It’s safe to say that just about everyone has been touched by the automotive industry in some way. Enthusiast or not, everyone has a car story.
Maybe it’s their first car, their grandpa’s car, or maybe it’s a love of a specific make or racing discipline. It’s fairly common for an enthusiast to know a lot about one specific genre of car culture, but what is far less common is for someone to know something about a wide range of car scenes. Something that I deeply appreciate about working with Speedhunters is that it provides an avenue to further my knowledge in regards to all sorts of various and obscure car scenes.
This past weekend was the 2019 All British Field Meet, a perfect opportunity for me to learn something new.
Held at Portland International Raceway, the 43rd annual event was exactly what it sounds like: British cars only. But when I found out this year’s event focused on Mini’s 60th anniversary, my car-nerd-spidey-senses activated and I knew it would be especially special.
Craving some cute and quirky cars, and to learn more about original Minis and their possibly purist owners, Trevor and I set out early in the morning prepared to be charmed and intrigued. And, charmed and intrigued we were. More importantly, I left the event with a deeper curiosity about the Mini’s history.
Like most micro cars, the original Mini was born out of post-war scarcity. Its designer, Alec Issigonis, was faced with an ambitious set of standards: The Mini needed to be able to fit four people comfortably — something which other micro cars couldn’t do — while being fuel efficient, tiny, and cheap. The goal seemed impossible to achieve given the ideas of what a car should look like at the time, so Issigonis reshaped some things.
In order to make the Mini feel at least somewhat roomy inside, some new ideas had to be applied. First, Mr. Issigonis pushed the wheels all the way out to the corners of the car – and them some. Then, he flipped the engine sideways for a front-wheel drive layout to save space in the cabin. A nice side effect of the transversely-mounted engine was the way it helps these cars stay planted around tight turns.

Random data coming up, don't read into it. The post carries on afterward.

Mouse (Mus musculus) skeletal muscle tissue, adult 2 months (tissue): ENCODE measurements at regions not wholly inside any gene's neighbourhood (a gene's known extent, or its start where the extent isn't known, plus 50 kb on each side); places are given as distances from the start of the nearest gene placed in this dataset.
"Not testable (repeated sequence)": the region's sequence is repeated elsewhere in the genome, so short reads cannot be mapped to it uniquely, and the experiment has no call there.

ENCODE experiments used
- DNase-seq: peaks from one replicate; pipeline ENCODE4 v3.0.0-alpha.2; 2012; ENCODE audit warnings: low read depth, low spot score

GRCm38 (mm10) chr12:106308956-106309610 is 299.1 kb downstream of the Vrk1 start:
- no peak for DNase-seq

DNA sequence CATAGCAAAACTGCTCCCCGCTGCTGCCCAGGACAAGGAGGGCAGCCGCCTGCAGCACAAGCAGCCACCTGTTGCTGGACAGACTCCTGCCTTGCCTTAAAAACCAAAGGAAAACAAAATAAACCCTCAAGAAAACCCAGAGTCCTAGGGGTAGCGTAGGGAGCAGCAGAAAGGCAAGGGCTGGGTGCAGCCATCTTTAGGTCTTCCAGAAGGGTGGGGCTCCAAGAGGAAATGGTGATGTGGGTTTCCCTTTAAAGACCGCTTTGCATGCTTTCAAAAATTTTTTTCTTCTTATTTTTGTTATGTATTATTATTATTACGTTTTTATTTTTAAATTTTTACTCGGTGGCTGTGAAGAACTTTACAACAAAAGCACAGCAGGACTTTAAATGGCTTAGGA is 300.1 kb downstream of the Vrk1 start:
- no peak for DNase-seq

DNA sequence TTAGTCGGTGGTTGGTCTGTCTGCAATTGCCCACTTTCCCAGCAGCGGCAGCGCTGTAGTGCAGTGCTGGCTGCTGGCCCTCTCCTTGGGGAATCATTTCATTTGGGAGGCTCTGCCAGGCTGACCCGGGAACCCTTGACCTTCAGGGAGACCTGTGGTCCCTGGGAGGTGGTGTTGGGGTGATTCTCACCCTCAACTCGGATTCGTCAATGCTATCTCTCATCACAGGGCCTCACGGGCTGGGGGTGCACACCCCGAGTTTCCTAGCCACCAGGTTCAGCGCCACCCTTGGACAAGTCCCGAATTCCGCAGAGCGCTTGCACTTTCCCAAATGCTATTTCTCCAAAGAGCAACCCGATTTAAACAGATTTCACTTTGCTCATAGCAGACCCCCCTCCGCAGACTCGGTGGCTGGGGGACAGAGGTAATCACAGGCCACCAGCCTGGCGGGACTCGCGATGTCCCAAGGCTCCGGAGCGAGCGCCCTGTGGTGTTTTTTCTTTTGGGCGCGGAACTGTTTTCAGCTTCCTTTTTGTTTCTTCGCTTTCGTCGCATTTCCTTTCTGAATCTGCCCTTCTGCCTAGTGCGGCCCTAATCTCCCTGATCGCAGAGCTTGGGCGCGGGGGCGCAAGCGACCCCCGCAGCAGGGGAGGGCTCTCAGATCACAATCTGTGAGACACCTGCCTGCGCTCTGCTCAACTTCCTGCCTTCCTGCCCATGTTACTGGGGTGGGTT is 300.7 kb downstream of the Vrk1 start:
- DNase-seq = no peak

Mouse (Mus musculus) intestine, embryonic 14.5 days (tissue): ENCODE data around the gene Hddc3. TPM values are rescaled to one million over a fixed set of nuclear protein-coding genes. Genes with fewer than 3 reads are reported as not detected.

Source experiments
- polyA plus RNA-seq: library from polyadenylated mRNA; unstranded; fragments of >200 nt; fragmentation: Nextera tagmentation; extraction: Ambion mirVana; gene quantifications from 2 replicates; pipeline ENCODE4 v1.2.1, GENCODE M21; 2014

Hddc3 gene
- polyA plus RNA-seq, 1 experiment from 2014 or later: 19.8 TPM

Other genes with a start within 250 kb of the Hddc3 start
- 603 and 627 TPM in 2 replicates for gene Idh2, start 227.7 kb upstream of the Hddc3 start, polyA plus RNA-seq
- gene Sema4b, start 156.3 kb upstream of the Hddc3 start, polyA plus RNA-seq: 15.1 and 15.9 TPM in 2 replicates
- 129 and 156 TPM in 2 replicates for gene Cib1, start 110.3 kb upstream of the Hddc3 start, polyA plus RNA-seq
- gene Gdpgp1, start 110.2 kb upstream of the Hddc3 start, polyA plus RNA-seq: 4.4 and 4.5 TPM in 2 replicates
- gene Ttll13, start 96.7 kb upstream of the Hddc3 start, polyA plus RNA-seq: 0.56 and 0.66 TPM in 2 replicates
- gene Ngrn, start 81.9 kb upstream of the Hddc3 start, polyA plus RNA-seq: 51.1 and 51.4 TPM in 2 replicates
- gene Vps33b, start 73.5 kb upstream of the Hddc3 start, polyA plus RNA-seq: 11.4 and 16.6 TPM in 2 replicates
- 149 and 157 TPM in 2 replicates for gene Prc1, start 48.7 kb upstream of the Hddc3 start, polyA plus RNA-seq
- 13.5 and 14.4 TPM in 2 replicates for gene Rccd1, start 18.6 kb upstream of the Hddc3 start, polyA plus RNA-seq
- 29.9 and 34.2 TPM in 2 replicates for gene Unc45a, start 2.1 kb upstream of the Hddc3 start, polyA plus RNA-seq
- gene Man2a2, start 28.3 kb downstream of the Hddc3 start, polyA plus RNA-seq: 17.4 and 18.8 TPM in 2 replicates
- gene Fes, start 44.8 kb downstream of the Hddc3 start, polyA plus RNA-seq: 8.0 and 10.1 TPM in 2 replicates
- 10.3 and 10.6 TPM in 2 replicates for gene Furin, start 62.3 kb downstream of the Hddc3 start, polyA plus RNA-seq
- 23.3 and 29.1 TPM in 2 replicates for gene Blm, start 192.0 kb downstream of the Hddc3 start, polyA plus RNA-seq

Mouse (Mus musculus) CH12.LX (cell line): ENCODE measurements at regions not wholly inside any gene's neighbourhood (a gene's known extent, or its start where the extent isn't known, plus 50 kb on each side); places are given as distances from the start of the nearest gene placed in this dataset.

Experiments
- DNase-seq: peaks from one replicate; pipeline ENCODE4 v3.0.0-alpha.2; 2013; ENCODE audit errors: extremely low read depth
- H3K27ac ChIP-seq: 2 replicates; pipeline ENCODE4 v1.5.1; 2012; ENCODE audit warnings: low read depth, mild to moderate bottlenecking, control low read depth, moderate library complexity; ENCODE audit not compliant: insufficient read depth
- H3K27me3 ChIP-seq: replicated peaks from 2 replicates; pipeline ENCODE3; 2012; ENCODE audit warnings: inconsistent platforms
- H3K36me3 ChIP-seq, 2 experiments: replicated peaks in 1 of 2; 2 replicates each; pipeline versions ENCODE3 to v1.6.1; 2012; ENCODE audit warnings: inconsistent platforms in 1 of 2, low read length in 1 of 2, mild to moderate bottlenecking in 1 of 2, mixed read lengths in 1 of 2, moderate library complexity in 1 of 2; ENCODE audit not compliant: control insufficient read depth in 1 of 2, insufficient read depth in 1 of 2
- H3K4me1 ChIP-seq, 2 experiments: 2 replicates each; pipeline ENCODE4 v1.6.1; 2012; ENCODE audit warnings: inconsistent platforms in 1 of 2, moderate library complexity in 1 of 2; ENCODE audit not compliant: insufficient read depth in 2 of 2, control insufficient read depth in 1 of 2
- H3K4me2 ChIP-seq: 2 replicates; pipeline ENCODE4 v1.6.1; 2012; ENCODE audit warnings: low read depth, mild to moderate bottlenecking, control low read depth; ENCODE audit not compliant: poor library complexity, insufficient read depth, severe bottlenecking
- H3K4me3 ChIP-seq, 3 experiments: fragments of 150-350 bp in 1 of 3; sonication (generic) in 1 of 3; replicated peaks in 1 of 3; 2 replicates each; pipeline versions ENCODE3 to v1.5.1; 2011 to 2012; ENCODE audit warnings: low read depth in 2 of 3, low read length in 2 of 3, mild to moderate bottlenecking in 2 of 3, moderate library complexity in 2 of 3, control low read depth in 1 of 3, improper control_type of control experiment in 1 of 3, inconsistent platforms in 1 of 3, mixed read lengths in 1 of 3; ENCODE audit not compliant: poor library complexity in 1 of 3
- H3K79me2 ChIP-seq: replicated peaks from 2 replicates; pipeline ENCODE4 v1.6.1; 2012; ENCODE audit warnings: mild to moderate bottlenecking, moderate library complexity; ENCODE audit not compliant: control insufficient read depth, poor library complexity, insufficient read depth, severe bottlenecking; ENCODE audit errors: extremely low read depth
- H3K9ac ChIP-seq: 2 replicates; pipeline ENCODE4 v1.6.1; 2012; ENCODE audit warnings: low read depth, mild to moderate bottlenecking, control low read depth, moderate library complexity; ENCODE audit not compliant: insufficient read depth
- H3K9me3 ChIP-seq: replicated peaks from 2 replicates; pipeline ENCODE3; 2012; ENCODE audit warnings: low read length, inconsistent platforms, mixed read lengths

These two twists on classic design fathered a 60-year, world-wide legacy of adorable tiny cars that managed to fit four. Another nice side effect was that Minis were easily adapted to perform on the race track and rally courses as time went on – thanks largely to British motorsports legend John Cooper.
The 1960s were a decade full of subcultures and spontaneous youth, the birth of the Mini allowed for a getaway car for everyone from beatniks to families. People loved and still love the little cars.
By the mid-’60s, the little machine that was intended to be a car for the everyday commuter had also become a race star. Its tiny, nimble and balanced body was outdoing many of the large and awkward cars of the ’60s. Like little bees battling horses, both were fast in their own ways, but one could easily beat the other around tight turns.
The cars truly did it all and with station wagon, van, and pickup versions there was no demographic uninterested by the Mini. Something I noticed at the show was that there were loads of different badges on very similar Minis, from Morris to Rover to Austin. With a little investigation, I discovered that there are a whopping 16 different names within the Mini family.
The diversity has to do with the market each example was sold in as well as the purpose of the Mini. For example, Minis sold in Japan were often badged Rovers while many Minis in Australia wore the Morris emblem. Additionally, Mini carried luxury lines like the Riley Elf (my personal favorite rendition of the car) and the Wolseley Hornet. Of all these, perhaps the most well-known and revered models are those performance variants wearing a Cooper badge.
The original Mini is arguably one of the most endearing, positively received, and globally reaching models ever seen in the car world. Six decades is a long time, but I have to say, I hope Mini has another 60 years to continue to make us giggle and grin in amazement.
Happy 60th birthday Mini, we love you.
Additional Photos by Trevor Yale Ryan
Always loved Mini
As someone who grew up with mini's in the UK, works in motorsport and who's first car was a mini, I can safely say you have only just scratched the surface for yourself. The mini is possibly one of the largest automotive black holes there has ever been. It has been the platform for some most amazing things. Anything thing you can think of as being innovative to modifying and tuning was probably already done in the 60's to a mini!!!
... and it's a deep enough Blackhole just keeping & modifying the A-Series never mind getting into the Vauxhall/Honda transplants eh? If I could do it I'd like to try to get one of the 3cyl Ford turbo (125hp version) motors in one but unfortunately it'll never happen unless a lottery win happens
How was there not a Mr.Bean Mini present at this event?
My car and my friend are front and center of the main cover picture. Is there any chance you could send me a high res copy of it?
Great story and photos, and so nice to see so many different variants of the Mini.
next time if you're in Indonesia you should check this garage they have interesting minis that they build from scratch https://www.instagram.com/team_paradigm/
Too bad there wasn’t an Innocenti pictured. An Italian body on a Mini makes a cool car.